A chat with Dane Anderson, CEO and Executive Vice President, Springboard Research
I had the pleasure of working with Dane Anderson when we were both at IDC. Dane is a terrific person and I have tremendous respect for him as an analyst, as well as his deep knowledge of the ITC industry, especially in Asia Pacific. On another level, I have also found it extremely encouraging watching Springboard Research grow into one of the most influential analyst firms in Asia Pacific in a very short time – not just because they deliver great research, but because they are motivated by passion, integrity and honesty. It’s a great story in its own right.Always supportive of my ventures, I asked Dane if I could interview him for this blog, focusing on how ITC vendors could achieve greater results working with the industry analyst community.
Here’s what Dane had to say…
1. How does Asia Pacific measure up with analyst relations?
The analyst relations activity in Asia Pacific has improved significantly over recent years. More vendors appreciate the role the analyst community plays in helping them be successful and, as a result, are more aware of meeting our needs so we can do our jobs. It’s rarer now, but some things frustrate me. For example, some vendors still try to “police” discussions too much, as they would with a journalist. Analysts are not journalists, so developing an open and trustworthy relationship is extremely important. Great analyst relation teams appreciate that we are different, that we truly understand what is on and off the table, and that if there is anything “newsworthy,” we will always consult with the vendor on what can and cannot be shared.
2. What is your ideal briefing?
My ideal briefing is always with a senior executive, who knows their business inside and out, and is at a level that ensures they are both authorised and willing to talk. It is such a great use of my time to speak with an executive who is open and forthright – there is nothing more important than an honest, straight forward discussion, because we know anyway, so we’d rather “know” it from the top. When executives give us a sales pitch, it is a complete turn off because there is no value in it for us. We don’t need a sales pitch; we need the honest truth, because we can do much more with that, but not to the detriment of the vendor – we don’t work like that. The challenges can be the best information, because we can help vendors overcome challenges by addressing it in our research when relevant.
We need open discussions, regular time with senior people and we feel valued when senior executives commit time to one on one meetings with us. In Asia Pacific, the executives are improving all the time – they are aware they need to be committed to our community, they appreciate and understand the role we play, understand the difference between an analyst and a journalist, and usually do things separately for our community, which is all very encouraging.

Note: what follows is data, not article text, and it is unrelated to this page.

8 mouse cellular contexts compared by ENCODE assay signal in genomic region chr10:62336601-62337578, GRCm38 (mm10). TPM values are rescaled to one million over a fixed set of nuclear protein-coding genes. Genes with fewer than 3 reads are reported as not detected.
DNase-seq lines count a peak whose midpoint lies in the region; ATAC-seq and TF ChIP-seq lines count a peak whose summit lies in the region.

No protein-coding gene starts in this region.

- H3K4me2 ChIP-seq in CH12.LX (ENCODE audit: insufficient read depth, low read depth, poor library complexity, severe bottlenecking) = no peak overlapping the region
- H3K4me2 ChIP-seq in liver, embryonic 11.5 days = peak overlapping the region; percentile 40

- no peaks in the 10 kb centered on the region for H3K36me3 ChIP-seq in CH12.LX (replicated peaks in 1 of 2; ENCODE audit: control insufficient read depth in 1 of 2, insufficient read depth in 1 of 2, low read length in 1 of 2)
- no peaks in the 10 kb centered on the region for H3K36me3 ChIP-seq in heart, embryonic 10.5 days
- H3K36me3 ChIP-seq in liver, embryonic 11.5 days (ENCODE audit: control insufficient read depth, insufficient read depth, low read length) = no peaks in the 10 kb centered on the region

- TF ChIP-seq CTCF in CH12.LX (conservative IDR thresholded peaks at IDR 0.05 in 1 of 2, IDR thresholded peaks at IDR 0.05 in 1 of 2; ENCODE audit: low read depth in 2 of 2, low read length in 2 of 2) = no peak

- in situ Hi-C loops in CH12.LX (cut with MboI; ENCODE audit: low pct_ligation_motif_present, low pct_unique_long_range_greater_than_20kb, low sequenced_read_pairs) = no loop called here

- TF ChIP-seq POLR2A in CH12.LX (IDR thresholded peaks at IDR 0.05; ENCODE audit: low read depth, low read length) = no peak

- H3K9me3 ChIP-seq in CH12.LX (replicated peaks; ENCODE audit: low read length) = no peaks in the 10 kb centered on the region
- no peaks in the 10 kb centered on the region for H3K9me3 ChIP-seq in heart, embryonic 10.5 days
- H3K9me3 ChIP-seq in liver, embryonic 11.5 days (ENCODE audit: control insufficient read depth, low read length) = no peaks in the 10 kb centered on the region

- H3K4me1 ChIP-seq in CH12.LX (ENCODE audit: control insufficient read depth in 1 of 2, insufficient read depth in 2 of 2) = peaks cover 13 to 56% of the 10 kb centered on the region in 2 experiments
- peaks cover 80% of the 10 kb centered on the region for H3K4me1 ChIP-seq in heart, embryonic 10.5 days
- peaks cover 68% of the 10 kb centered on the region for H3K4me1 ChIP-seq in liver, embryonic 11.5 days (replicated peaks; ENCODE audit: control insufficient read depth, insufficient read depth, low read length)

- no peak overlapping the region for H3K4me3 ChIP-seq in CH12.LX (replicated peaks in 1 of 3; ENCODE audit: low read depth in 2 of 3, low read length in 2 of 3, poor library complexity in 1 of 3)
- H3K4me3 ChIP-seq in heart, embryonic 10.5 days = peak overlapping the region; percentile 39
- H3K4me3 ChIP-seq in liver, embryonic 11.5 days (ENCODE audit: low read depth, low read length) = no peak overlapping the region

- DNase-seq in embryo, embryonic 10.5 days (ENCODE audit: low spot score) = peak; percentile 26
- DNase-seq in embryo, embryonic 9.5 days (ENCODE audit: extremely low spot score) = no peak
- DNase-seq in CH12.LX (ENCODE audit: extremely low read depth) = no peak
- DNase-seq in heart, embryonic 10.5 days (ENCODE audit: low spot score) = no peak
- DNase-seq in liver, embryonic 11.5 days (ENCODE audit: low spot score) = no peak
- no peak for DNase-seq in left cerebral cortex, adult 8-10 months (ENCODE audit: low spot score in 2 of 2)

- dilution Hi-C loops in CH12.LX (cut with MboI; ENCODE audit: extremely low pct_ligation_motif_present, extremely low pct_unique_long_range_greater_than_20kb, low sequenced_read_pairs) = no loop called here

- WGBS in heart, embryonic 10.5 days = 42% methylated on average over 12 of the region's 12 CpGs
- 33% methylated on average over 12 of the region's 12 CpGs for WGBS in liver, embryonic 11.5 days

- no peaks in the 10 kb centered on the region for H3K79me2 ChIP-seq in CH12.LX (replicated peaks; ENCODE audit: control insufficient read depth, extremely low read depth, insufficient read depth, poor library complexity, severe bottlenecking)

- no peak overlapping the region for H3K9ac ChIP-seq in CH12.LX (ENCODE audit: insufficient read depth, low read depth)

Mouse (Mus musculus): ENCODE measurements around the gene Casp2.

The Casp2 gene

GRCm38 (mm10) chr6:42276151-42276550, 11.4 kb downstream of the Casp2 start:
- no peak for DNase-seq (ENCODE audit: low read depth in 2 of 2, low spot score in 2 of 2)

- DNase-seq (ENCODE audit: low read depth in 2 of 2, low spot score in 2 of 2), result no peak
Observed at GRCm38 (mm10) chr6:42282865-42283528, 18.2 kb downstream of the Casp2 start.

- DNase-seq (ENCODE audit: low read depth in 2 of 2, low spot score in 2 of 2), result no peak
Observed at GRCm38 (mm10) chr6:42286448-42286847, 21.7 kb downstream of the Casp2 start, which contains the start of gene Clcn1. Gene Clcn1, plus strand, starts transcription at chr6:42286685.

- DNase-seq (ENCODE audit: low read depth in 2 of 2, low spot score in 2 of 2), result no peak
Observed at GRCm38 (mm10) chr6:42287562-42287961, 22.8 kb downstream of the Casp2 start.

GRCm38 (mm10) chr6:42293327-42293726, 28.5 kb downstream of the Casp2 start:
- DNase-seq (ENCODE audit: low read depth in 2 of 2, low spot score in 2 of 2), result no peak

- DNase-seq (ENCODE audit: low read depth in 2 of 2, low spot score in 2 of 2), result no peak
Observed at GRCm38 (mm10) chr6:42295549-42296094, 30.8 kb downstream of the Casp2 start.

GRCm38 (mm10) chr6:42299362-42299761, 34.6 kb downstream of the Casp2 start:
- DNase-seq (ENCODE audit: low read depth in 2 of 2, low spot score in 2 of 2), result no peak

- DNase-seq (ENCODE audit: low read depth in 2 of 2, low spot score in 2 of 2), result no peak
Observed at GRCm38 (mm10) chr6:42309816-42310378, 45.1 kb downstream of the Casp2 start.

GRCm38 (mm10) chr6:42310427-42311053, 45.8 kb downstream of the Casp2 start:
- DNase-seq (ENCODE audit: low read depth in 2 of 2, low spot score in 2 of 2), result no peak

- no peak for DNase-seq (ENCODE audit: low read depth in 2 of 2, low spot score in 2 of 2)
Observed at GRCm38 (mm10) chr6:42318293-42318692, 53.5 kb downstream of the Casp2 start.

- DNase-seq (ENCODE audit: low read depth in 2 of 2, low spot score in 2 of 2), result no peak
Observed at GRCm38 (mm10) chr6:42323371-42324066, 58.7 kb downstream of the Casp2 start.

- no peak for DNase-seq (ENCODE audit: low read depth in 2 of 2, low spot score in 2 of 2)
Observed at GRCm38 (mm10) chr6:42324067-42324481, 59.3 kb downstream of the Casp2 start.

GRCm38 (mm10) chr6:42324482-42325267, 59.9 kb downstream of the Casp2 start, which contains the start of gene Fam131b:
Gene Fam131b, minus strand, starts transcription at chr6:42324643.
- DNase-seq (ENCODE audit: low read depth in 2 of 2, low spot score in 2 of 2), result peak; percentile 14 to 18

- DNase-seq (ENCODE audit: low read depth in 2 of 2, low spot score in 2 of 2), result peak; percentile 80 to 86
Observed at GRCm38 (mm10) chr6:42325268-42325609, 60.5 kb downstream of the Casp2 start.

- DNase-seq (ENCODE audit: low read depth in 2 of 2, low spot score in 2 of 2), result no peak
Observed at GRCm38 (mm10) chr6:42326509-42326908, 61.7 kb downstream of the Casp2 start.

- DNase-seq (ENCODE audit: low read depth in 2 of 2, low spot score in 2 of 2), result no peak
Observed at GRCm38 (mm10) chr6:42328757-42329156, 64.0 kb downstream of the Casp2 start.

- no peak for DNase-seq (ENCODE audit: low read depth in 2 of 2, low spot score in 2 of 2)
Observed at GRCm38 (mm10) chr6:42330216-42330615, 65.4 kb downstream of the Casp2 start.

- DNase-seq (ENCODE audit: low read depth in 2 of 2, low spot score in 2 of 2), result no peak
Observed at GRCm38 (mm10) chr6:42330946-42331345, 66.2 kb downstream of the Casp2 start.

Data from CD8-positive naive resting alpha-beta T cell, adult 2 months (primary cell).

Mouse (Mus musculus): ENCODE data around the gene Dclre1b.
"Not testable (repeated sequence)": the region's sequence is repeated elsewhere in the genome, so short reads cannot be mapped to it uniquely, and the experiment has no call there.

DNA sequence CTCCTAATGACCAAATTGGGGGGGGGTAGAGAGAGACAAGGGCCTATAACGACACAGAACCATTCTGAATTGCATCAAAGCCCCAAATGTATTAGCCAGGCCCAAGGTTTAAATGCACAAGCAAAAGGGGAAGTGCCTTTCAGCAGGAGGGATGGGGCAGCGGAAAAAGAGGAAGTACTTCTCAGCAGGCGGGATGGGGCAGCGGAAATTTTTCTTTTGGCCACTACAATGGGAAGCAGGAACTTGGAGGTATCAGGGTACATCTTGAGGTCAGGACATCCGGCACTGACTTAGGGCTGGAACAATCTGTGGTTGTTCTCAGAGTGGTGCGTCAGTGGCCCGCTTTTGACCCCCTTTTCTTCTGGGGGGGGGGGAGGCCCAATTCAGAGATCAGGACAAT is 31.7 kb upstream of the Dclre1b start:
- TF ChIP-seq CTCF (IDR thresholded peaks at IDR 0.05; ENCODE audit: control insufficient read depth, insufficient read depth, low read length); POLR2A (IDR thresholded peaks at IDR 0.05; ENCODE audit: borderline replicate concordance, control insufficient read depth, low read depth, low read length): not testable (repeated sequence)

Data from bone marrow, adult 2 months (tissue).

3. How do you prefer to get access to information?
The reality is, for analysts, any information is good information, so we are happy when information is shared. With that said, we usually look for the information when we need it – so sometimes there is a doubling up of efforts. For example, a lot of vendors are setting up portals for analysts to access the information they need. While this is great, it is also a bit of a pain. If I need something, I need it now, so looking for a username and password, not to mention the Web address of the portal, isn’t really efficient for me. I really appreciate that vendors are trying to be more supportive of us by giving us easier access to information, but we are also busy people and sometimes we just need to make direct contact and say: I need this right now.
As long as the vendors make it easy for us to get content and accept that they still need to “service” some of us directly as WE need it, this system can work. I personally just don’t have time to sift through a lot of information when I’m looking for background on one area, and that is what these portals make us do. So it’s a great thing and a not so great thing, but certainly a step in the right direction. I certainly appreciate the efforts made to give us the information we need, but I rarely use it. I just don’t have the time.
4. Can you give me an example of great analyst relations?
A recent experience with Dell stands out. Dell proactively set up a meeting with their CMO, Paul-Henri Ferrand, and he was very open, engaging and personable. But the most important thing is Dell thought it was important that this meeting happened and we really appreciate that.
But it is Cisco that does a phenomenal job, regularly giving us access to John Chambers. Having the strategy and direction from the top is GOLD for analysts. We have regular conference calls with John and he’s really brought in to analyst relations. John will also set time aside for the Asian analysts when we attend the big annual event in Vegas. It is very much appreciated.